Each Sunday as they end their gathering time downstairs before going to their classes our children sing those words together. They help reinforce an ethic of reciprocity that is central to our understanding of how we live in community, both in this congregation and in the larger world. Reciprocity is the grease that makes community work. We give, knowing that we will receive, and we receive knowing that we will give.
(more…)

What It Means to Give and Receive

As a UUA Congregational Stewardship Consultant, I am always eager to learn and explore new ways to tap into the deep pools of generosity among my fellow Unitarian Universalists.  At our most recent consultants’ retreat, Mary Gleason introduced us to a powerful exercise that invited us to explore what it means to give and what it means to receive, and how that might relate to stewardship at our congregations.

I have since tried this exercise at several congregations, including my own, with great success.  The exercise is simple and I commend it to you.  Just ask people to take a few quiet moments to think about a time they gave something to someone that was really special – something that really hit home and was the “perfect” gift for that person at that moment.  The gift need not be physical – it could be the perfect word or a hug or a smile.  Ask people to remember what it felt like to give that gift, and to imagine what it must have felt like to be on the receiving end.  Then ask them to do the whole thing in reverse, thinking of a time when they were on the receiving end of the perfect gift.  After a few moments of quiet reflection, I like to ask people to share their stories in pairs and then in the whole group.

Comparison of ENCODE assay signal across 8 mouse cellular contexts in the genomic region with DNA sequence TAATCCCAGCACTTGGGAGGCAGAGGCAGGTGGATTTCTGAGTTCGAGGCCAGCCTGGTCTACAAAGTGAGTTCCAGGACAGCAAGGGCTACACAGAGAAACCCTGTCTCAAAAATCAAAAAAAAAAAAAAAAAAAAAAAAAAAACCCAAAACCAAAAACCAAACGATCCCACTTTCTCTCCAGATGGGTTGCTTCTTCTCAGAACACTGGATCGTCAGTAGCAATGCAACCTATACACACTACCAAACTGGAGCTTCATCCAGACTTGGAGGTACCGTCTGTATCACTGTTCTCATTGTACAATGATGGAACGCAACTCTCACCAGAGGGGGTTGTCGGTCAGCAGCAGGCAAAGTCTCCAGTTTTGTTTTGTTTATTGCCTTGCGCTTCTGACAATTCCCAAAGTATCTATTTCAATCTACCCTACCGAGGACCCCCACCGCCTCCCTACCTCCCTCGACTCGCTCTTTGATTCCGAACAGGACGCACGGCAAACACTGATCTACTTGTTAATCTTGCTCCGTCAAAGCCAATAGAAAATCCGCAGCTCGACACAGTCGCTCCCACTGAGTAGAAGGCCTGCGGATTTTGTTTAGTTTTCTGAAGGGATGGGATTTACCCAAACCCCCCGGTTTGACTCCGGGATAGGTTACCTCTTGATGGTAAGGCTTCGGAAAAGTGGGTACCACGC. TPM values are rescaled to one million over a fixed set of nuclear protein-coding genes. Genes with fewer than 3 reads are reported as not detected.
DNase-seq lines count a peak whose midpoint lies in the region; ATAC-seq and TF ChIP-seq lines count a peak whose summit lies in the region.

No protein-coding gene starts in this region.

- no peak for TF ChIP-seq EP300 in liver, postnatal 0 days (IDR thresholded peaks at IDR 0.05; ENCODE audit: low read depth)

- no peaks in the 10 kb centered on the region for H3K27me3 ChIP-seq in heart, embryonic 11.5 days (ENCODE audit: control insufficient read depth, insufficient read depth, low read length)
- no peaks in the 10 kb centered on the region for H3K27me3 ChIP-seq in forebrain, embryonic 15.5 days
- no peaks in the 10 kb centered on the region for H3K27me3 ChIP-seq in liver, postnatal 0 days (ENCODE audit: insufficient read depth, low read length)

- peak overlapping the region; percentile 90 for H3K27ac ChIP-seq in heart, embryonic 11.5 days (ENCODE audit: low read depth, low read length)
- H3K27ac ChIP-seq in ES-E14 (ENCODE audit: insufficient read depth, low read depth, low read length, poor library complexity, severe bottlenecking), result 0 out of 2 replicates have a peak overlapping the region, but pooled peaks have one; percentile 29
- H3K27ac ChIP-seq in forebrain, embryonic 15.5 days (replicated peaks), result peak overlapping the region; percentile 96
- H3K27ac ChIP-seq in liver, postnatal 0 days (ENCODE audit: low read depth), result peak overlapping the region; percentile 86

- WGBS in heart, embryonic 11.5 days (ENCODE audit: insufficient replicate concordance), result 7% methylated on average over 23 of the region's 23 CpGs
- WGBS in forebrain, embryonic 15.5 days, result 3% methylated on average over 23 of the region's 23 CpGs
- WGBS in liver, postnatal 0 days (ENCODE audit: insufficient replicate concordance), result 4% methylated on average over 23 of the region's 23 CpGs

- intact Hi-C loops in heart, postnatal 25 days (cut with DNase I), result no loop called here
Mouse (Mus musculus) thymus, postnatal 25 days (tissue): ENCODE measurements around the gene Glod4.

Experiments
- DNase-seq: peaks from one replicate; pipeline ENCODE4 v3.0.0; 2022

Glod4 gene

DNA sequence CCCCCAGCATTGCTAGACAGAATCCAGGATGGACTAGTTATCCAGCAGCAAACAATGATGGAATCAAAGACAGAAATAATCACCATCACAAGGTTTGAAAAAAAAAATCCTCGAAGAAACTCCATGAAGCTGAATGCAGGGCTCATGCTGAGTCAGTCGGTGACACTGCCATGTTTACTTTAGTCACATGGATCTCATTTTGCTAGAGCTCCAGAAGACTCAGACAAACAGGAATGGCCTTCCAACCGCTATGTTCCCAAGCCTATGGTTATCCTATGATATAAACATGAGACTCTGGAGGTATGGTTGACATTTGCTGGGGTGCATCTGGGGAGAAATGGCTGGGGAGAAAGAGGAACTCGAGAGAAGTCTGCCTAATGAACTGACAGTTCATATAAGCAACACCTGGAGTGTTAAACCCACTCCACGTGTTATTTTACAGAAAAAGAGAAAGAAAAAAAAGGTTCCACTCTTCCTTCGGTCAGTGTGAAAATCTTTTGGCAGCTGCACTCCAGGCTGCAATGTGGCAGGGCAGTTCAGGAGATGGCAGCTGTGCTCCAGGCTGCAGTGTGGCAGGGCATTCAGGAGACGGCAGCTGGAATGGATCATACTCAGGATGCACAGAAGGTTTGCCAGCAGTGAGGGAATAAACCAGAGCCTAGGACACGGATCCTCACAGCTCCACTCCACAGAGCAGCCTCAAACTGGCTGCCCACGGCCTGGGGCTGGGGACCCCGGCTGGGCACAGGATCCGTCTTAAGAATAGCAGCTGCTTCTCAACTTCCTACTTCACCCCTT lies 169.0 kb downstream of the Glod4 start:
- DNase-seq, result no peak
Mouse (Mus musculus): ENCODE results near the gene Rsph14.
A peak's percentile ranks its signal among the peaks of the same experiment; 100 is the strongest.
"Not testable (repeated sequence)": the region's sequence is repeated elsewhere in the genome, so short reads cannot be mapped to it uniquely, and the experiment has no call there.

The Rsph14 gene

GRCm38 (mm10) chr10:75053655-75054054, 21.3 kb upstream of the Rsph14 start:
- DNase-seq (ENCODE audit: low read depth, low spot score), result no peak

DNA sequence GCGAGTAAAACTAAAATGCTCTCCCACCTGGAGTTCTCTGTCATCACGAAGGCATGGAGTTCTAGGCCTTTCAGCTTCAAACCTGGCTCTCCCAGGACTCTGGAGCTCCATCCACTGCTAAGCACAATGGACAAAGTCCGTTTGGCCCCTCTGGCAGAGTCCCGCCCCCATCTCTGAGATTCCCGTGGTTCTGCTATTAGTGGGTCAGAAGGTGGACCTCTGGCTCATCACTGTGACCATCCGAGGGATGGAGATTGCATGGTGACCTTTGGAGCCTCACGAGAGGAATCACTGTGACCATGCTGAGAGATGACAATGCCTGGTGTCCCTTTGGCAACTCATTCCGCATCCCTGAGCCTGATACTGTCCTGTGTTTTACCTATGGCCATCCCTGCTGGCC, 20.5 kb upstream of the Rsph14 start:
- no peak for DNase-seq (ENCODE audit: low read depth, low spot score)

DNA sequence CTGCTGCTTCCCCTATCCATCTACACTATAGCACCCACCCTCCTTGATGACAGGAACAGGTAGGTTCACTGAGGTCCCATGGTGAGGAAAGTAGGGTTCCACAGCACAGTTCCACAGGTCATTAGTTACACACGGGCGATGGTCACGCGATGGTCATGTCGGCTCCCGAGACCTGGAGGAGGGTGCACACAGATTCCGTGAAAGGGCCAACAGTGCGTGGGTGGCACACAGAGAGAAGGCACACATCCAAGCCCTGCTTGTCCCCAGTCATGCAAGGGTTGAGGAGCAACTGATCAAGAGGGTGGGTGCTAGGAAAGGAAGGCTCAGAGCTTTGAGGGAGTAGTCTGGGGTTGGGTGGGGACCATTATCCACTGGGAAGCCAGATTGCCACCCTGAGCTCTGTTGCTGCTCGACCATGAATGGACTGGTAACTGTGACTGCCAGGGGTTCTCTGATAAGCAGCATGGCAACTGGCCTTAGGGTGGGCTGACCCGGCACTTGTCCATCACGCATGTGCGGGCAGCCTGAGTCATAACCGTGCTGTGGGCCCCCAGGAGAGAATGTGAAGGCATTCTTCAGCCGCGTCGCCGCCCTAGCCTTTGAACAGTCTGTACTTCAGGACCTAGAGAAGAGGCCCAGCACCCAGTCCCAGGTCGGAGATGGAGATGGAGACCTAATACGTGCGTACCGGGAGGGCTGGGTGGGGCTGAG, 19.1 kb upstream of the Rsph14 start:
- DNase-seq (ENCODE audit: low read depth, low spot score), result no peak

Reactions to this exercise have been varied, sometimes surprising, often inspiring.  Some folks have had a hard time remembering giving or receiving any special gifts – they’re just not used to thinking in these terms.  For these people, this exercise stirred up some deep memories and new ways of understanding how they relate to other people.